It was almost 5 when we reached Magrabi and the Optical Shop was already closed but there were still some few sales assistants preparing to get out of the shop. Sani begged them to accommodate his request with our memorized excuse line – “We travelled almost 200 km and we’re going home after this. We cannot afford to wait till 9pm when you open again, please!” His charms worked and he was able to convince the Magrabi guys.
On our way back to Balad to pick up Mar and Jun (Sani was sporadically fitting his Oakley spectacles and enjoying his doctor-like look), we dropped by the newly opened pastry shop that we spotted earlier – the Saadeddin Pastry. Saadeddin Pastry and Restaurants have 51 chains of shops in Jeddah, Riyadh, Makkah, Al Khobar, Dammam, Al Ehas, Hafof, Qatif, Ras Tannora, Yanbu, Bahrain, and Kuwait. It started its business in 1935 at Akka City in Palestine and moved through the years in Saudi Arabia. The shops specialize in Arabic pastries, Western pastries, ice cream and have expanded into the Diet and low sugar ice cream and pastries :-). (Whoaaah… a new find!)
Our eyes feasted at all the sweets displayed that were all ready for iftar. But since it was still an hour and a half before iftar, we had it safari (Arabic for ‘packed to go’. ) Sani got a kilo of the famous Arabic cheese kunafa and 3 slices of blueberry cheese cake. I got two slices of cheesecake and a slice of their diet Rocher Cake for my taste test evaluation. As I’m writing this post tonight, I’m savoring a slice of the blueberry cheese cake. It’s good but I swear the blueberry cheesecake of my wife is still better! I’m going to bring them to the pastry shop when they’ll be here again within the next 6 months. That time, I can give a sweet for my sweet and sugar for my honey!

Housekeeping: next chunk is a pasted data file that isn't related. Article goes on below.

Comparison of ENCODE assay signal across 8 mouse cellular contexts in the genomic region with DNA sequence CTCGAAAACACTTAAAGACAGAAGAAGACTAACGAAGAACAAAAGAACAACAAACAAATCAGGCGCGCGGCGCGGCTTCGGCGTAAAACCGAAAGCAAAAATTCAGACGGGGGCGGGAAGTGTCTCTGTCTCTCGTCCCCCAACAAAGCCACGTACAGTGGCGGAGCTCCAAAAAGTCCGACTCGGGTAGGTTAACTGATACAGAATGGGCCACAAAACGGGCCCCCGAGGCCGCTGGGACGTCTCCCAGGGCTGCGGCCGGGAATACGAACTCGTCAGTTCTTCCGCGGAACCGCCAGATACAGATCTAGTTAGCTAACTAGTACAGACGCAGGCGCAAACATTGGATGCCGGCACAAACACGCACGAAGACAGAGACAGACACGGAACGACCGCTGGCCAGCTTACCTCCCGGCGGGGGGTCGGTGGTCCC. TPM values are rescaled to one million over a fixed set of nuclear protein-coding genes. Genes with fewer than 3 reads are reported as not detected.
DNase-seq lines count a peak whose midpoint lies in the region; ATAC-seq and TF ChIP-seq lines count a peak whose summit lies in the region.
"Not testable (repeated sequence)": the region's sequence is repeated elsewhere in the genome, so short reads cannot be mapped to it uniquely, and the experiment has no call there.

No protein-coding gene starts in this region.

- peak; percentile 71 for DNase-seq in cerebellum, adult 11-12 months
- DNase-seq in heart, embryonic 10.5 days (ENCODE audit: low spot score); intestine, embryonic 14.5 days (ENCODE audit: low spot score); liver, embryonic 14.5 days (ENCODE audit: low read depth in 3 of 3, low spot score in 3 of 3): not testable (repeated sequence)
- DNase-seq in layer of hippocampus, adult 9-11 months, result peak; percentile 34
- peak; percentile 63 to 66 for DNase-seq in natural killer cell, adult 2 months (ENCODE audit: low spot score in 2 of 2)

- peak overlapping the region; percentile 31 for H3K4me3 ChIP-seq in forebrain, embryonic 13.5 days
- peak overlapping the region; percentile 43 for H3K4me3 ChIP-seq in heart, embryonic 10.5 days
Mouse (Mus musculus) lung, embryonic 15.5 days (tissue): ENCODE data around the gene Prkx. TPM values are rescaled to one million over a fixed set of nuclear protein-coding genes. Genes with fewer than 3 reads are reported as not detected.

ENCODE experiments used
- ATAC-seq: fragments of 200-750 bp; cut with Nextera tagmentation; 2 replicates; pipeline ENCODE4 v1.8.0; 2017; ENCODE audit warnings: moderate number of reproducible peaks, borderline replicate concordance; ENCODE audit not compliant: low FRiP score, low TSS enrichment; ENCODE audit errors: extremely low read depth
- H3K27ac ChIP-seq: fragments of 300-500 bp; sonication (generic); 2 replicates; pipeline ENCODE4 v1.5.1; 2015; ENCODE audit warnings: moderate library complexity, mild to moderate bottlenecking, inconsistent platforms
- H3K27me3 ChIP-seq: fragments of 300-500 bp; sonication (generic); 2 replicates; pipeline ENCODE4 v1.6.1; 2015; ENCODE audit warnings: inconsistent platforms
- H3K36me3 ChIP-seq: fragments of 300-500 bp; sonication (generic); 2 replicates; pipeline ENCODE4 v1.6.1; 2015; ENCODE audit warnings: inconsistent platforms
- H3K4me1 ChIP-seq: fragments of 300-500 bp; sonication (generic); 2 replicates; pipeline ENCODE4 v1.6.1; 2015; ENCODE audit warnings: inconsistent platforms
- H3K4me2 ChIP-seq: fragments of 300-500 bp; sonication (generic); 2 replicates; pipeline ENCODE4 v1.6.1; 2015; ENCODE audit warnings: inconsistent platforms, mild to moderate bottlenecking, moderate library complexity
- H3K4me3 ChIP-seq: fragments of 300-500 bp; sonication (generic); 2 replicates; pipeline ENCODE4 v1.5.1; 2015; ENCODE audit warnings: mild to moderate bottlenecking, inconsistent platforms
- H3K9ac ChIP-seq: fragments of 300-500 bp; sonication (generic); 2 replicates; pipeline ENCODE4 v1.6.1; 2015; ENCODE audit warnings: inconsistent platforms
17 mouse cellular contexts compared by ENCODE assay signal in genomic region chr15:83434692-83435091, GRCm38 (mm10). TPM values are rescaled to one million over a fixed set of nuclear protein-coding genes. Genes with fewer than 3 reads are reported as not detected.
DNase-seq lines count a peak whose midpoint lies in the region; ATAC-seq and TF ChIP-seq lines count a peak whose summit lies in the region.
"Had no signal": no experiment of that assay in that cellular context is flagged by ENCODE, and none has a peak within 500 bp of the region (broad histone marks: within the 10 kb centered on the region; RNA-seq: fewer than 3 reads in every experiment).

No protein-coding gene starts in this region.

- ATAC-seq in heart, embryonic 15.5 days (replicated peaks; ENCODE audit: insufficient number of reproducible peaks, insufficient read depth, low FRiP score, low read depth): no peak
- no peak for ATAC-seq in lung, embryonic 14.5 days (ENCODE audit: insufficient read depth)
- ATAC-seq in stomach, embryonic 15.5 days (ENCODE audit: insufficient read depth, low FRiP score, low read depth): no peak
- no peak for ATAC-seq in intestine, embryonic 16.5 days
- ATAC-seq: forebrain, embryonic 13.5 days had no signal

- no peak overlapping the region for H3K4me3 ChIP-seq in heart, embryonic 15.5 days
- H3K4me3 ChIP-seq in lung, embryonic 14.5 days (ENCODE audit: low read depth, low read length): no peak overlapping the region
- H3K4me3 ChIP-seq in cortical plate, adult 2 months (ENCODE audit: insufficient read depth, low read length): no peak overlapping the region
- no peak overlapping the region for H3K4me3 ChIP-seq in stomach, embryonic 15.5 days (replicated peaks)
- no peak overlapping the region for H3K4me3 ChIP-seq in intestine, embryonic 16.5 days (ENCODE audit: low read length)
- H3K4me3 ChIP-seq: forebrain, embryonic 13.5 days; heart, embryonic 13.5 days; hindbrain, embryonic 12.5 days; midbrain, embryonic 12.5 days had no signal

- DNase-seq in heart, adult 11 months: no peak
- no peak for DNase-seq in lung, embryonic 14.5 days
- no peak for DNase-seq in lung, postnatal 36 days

Some Ramadan Sweets Trivia* |
During the month of Ramadan people tend to eat more desserts than usual. Beside the usual sweets that are available on regular days, there are many desserts that are prepared only in Ramadan.
Qatayef is considered the king of sweets in Ramadan and associated with this holy month. The pancake like dough is filled with all kinds of goodies including cheese nuts, pudding, creams , even with apples. The Qatayef is served hot, fried or baked after its drenched with sugar syrup. There are couple of sizes for these pancakes, regular size and small size that is knows as Asafeeri Qatayief that is filled with cream and pistachios and eaten without baking the dough, but it will be already cooked on a pan.
Awwameh, or Sweet Delight, Is doughnut like dough that is formed into little balls , fried and drenched with sugar syrup.
Kunafah: Easy to prepare dessert at home, filled with cheese, cream or nuts. baked to perfection and served hot.
Bread Cream Sweet (Aysh El Saraya): Toast bread with cream and pistachios.
Basbooseh: Semolina cake with butter and sugar. easy to prepare and delicious.
Baklava: Widely available dessert at sweet stores throughout the Middle East but can be prepared at home if all the ingredients are available.
Sugar Syrup: Is used in almost all Middle Eastern Sweets, which gives it the shine and the sweet taste.